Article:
Blog House sitting: A new way to save for a home deposit

House sitting: A new way to save for a home deposit

02 September 2017
House sitting: A new way to save for a home deposit

Many young Australian are finding it difficult to save up the deposit to buy a house. If you are renting in a desirable suburb, with high rents, it can be even harder. That’s where house sitting can help you save your way to home ownership.

Being a house sitter requires you to take care of the homeowner’s place and pets while they are away. Responsibilities can include general maintenance of pool and lawns, making sure the home is secure and redirecting mail in return for free accommodation.

Most house sitters have traditionally been retirees or travellers but these days we are seeing a boom in house-sitting among young Australians, because it allows them to avoid paying rent, utility bills, repair costs, and in some cases even for food. House sitting has become an ingenious way to save for a house deposit.

If you’re on the fence about joining the house sitting lifestyle in order to save for a house, these are the pros and cons.  

Pros of house sitting

  • Free accommodation: The financial saving is the primary benefit of house sitting. It enables you to live rent-free and put the savings towards a house deposit.
  • No bills to pay: You aren't responsible for paying any bills when you’re a house sitter.
  • No need for house maintenance: While house sitting may require you to do household tasks like cleaning, you won't need to spend any money on maintenance, unlike a renter.
  • It’s possible to live in a luxurious place: Not all places you’ll house sit will be mansions but most families who need a house sitter have large homes with plenty of space where you can live comfortably for a while.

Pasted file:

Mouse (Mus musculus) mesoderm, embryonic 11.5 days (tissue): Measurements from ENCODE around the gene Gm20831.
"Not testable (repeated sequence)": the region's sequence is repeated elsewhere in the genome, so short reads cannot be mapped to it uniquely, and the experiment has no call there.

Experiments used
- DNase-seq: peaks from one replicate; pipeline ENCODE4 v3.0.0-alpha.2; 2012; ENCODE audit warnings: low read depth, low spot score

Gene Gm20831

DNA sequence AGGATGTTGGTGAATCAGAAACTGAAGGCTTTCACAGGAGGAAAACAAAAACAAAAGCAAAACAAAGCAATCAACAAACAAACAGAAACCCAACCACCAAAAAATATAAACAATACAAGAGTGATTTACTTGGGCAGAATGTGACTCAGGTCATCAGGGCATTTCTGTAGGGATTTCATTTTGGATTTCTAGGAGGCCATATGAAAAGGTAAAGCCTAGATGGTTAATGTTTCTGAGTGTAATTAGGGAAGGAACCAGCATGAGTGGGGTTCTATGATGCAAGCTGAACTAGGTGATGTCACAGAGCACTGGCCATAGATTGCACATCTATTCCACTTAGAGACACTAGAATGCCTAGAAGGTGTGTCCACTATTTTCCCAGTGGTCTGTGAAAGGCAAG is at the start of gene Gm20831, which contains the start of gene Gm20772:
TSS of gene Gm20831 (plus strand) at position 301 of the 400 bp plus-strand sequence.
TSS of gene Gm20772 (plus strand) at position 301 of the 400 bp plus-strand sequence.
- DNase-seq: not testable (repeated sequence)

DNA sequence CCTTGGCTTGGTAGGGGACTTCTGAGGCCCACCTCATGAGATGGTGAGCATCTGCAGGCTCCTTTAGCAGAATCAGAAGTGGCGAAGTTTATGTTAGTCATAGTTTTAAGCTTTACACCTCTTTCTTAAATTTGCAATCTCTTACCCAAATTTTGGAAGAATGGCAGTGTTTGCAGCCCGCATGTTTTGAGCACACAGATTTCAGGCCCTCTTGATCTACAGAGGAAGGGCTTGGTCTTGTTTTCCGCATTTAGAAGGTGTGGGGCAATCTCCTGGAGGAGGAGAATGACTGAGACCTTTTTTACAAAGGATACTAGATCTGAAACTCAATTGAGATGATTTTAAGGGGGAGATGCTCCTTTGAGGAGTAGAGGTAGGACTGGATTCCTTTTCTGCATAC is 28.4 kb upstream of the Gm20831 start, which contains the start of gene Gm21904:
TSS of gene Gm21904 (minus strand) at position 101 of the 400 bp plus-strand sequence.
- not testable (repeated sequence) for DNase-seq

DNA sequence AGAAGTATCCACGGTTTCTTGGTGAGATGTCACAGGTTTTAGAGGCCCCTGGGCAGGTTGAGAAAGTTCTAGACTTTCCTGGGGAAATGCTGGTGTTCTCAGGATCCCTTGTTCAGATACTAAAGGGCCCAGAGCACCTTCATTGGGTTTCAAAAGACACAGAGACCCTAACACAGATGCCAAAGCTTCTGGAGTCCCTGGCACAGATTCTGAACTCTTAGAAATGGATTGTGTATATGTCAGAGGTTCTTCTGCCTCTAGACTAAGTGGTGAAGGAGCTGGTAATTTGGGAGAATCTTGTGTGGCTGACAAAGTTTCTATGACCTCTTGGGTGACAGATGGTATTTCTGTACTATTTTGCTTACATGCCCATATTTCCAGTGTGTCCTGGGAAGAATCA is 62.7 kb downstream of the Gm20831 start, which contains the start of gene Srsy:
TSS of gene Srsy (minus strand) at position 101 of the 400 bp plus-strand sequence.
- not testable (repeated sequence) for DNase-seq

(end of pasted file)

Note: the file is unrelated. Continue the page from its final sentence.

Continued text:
Cons of house sitting

  • You move frequently: House sitting can last up to six months, however, it generally lasts 1 to 2 weeks to cover the owner’s holidays. So this means you will need to move from house to house very regularly which can be inconvenient.
  • Your living conditions are not stable: You’re pretty much living out of a suitcase. You’ll need to repeatedly pack then unpack your things and clothes which can get stressful.
  • Taking care of ill-behaved pets: Not all pets are easy to take care of. Some pets are high maintenance and need them be fed and walked at certain times.
  • You might not like the place: While you can check the property before house sitting it, there’s a possibility that you might discover something unexpected when you live there. Like a bad neighbourhood, neighbours, or the place itself.  

Should you house-sit to save up for a home deposit?

If you think you can take on the house sitting lifestyle, this could be a great way to save for a house. While it may entail a bit of a sacrifice in terms of your living conditions and lifestyle, it will save you on rent and utility bills which you can then use for a house deposit.